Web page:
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BFCSA: Consumers ask how many strikes for CBA until you are OUT!

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Claims surrounding CBA’s advice review program beg the question: how many strikes before you’re out?
29 October 2015

How many chances should an organisation have to prove it’s sincere in its actions and in its approach to fixing a massive, devastating problem of its own making?

If testimony at the most recent public hearing of the Senate Economics References Committee’s scrutiny of financial advice inquiry is to believed – and at this stage there is no reason why it should not be – there are some problems in how Commonwealth Bank of Australia’s   Open Advice Review program has been going about compensating clients to whom it has previously provided poor or fraudulent advice.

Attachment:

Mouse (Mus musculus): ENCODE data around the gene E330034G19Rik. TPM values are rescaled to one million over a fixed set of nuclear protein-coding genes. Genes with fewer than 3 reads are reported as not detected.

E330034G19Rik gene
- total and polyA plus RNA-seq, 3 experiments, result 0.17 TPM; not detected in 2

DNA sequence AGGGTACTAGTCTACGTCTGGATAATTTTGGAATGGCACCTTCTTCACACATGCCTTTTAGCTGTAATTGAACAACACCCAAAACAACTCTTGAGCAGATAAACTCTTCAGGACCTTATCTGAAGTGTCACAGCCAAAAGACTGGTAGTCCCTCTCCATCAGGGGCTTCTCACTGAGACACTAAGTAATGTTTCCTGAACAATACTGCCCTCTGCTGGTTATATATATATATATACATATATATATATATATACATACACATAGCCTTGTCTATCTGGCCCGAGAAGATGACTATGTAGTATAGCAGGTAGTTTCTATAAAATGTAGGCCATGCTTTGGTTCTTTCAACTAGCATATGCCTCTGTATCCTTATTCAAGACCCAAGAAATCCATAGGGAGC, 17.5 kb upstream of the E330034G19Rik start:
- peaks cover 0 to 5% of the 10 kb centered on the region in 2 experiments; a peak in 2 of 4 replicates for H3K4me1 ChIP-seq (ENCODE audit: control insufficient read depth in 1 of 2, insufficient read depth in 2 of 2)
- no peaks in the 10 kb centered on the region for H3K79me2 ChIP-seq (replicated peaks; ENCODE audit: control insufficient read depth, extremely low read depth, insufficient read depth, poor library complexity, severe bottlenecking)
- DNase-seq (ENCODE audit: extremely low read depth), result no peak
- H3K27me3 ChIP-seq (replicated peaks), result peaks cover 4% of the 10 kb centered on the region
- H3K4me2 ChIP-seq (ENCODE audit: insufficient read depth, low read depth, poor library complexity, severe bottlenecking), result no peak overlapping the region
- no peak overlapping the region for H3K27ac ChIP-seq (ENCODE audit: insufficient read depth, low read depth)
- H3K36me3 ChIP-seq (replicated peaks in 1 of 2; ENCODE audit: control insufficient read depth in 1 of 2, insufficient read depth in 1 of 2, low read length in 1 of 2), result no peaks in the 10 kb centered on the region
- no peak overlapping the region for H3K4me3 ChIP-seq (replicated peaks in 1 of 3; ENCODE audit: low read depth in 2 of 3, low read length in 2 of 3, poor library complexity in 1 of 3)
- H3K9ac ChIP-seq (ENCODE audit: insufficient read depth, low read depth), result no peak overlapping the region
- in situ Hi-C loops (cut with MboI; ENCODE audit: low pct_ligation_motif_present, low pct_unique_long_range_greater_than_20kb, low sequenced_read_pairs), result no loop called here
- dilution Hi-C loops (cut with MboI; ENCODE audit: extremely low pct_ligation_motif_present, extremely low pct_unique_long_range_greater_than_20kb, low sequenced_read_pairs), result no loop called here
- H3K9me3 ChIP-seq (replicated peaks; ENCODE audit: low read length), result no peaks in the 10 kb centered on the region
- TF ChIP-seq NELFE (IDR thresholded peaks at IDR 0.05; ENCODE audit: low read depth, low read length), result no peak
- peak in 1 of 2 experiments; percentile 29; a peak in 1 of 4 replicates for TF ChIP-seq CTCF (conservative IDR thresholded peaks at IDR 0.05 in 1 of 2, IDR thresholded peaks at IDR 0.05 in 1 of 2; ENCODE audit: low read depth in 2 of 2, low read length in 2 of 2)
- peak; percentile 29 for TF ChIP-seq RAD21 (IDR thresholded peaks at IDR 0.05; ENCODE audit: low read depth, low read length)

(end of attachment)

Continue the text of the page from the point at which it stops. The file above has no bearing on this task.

The Senate inquiry heard that CBA has sought to minimise compensation to customers who have lost money as a result of the advice they received. And questions need to be asked about even the compensation it has paid to date – is it in fact fair and adequate to make good the losses its customers have suffered?

CBA denies the suggestions put to the Senate hearing earlier this week. A statement published on its website says: “We reject allegations presented to the Senate Inquiry today and stand by the independence and integrity of the Open Advice Review program.

“We welcome scrutiny of the program and have today invited all committee members to view the workings of the program and meet the team and the assessors first hand,” it said.